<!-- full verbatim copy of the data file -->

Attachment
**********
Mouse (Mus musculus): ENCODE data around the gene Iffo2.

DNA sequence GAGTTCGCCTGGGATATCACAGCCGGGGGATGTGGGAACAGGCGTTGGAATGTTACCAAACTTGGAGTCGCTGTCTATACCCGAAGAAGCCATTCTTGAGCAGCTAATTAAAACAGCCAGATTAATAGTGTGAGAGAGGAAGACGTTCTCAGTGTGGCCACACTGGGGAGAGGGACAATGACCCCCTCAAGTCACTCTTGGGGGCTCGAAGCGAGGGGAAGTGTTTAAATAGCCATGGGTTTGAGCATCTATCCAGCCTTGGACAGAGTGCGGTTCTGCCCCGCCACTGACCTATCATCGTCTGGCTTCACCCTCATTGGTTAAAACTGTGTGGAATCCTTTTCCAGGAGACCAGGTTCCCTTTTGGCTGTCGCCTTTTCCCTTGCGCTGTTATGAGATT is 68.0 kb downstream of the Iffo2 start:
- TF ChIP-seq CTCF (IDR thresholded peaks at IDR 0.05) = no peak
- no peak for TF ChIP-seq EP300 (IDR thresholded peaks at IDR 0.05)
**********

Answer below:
Mouse (Mus musculus): ENCODE data around the gene Iffo2.

DNA sequence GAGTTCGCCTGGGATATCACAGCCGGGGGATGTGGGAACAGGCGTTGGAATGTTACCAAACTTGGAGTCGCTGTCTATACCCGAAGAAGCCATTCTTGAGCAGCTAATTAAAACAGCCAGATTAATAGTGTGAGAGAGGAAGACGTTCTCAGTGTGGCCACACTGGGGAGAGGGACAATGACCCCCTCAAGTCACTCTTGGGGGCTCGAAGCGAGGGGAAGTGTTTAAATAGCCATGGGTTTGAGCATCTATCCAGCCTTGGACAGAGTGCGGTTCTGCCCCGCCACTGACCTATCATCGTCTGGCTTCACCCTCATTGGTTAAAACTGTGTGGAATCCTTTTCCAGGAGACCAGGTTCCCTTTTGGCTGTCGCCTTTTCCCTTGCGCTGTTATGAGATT is 68.0 kb downstream of the Iffo2 start:
- TF ChIP-seq CTCF (IDR thresholded peaks at IDR 0.05) = no peak
- no peak for TF ChIP-seq EP300 (IDR thresholded peaks at IDR 0.05)